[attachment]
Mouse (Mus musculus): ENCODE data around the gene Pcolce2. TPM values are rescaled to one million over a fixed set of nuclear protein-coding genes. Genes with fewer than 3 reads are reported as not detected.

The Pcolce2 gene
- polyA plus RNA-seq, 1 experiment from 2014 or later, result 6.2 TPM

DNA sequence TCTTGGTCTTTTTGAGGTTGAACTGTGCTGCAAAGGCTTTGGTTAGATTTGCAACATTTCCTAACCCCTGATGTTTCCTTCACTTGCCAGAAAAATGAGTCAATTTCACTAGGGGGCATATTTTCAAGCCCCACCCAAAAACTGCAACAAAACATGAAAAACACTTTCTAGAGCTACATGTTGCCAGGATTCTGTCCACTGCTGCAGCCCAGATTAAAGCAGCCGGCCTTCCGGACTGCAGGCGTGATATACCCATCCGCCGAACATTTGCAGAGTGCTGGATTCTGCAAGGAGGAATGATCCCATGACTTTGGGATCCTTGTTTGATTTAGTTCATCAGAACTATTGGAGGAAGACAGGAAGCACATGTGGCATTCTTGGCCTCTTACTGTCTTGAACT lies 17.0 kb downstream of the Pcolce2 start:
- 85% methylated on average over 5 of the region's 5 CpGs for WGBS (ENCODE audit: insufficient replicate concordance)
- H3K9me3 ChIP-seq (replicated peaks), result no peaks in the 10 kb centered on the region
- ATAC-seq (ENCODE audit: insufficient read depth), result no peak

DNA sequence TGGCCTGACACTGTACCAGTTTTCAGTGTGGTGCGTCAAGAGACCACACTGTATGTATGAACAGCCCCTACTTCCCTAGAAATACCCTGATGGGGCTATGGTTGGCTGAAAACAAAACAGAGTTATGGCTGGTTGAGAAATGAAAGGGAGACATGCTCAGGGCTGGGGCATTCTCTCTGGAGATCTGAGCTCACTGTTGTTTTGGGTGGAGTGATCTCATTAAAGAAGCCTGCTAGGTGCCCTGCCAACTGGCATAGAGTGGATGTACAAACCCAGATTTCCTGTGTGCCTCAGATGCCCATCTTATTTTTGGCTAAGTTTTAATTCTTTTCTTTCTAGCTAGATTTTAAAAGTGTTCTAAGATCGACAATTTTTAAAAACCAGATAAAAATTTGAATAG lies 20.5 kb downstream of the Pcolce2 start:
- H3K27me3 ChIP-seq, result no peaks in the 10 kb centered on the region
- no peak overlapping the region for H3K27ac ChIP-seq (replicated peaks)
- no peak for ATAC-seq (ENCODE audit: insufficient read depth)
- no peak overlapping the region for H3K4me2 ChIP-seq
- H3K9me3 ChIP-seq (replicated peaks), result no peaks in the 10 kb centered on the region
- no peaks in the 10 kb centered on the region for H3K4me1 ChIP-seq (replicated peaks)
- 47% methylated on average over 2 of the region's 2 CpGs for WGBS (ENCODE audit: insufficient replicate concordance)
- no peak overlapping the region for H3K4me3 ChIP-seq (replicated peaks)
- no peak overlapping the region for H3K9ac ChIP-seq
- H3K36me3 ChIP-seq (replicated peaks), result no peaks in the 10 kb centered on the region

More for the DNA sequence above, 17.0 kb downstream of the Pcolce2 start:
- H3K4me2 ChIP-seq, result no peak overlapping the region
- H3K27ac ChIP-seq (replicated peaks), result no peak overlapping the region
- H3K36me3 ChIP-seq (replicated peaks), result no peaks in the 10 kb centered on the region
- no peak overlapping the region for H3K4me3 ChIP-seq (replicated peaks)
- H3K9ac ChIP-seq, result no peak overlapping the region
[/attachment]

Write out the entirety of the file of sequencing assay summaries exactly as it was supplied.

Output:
Mouse (Mus musculus): ENCODE data around the gene Pcolce2. TPM values are rescaled to one million over a fixed set of nuclear protein-coding genes. Genes with fewer than 3 reads are reported as not detected.

The Pcolce2 gene
- polyA plus RNA-seq, 1 experiment from 2014 or later, result 6.2 TPM

DNA sequence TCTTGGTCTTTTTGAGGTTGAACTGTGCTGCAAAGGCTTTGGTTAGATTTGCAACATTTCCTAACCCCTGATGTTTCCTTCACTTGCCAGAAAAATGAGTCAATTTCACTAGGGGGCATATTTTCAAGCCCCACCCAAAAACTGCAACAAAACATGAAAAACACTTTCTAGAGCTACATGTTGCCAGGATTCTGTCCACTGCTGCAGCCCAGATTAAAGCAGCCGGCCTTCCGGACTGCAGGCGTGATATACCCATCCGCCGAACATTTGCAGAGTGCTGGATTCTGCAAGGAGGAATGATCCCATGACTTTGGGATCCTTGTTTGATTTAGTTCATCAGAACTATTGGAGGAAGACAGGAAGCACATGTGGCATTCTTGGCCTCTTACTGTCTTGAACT lies 17.0 kb downstream of the Pcolce2 start:
- 85% methylated on average over 5 of the region's 5 CpGs for WGBS (ENCODE audit: insufficient replicate concordance)
- H3K9me3 ChIP-seq (replicated peaks), result no peaks in the 10 kb centered on the region
- ATAC-seq (ENCODE audit: insufficient read depth), result no peak

DNA sequence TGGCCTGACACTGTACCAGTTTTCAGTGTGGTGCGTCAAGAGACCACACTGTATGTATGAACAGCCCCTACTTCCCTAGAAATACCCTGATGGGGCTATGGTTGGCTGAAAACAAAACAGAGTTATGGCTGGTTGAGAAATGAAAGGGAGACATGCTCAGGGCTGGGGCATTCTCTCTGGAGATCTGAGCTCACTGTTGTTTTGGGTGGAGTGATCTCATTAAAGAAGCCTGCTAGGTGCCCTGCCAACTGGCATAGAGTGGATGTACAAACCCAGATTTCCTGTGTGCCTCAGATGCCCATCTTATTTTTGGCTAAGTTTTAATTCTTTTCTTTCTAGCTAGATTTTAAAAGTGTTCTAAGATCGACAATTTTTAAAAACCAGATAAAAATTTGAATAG lies 20.5 kb downstream of the Pcolce2 start:
- H3K27me3 ChIP-seq, result no peaks in the 10 kb centered on the region
- no peak overlapping the region for H3K27ac ChIP-seq (replicated peaks)
- no peak for ATAC-seq (ENCODE audit: insufficient read depth)
- no peak overlapping the region for H3K4me2 ChIP-seq
- H3K9me3 ChIP-seq (replicated peaks), result no peaks in the 10 kb centered on the region
- no peaks in the 10 kb centered on the region for H3K4me1 ChIP-seq (replicated peaks)
- 47% methylated on average over 2 of the region's 2 CpGs for WGBS (ENCODE audit: insufficient replicate concordance)
- no peak overlapping the region for H3K4me3 ChIP-seq (replicated peaks)
- no peak overlapping the region for H3K9ac ChIP-seq
- H3K36me3 ChIP-seq (replicated peaks), result no peaks in the 10 kb centered on the region

More for the DNA sequence above, 17.0 kb downstream of the Pcolce2 start:
- H3K4me2 ChIP-seq, result no peak overlapping the region
- H3K27ac ChIP-seq (replicated peaks), result no peak overlapping the region
- H3K36me3 ChIP-seq (replicated peaks), result no peaks in the 10 kb centered on the region
- no peak overlapping the region for H3K4me3 ChIP-seq (replicated peaks)
- H3K9ac ChIP-seq, result no peak overlapping the region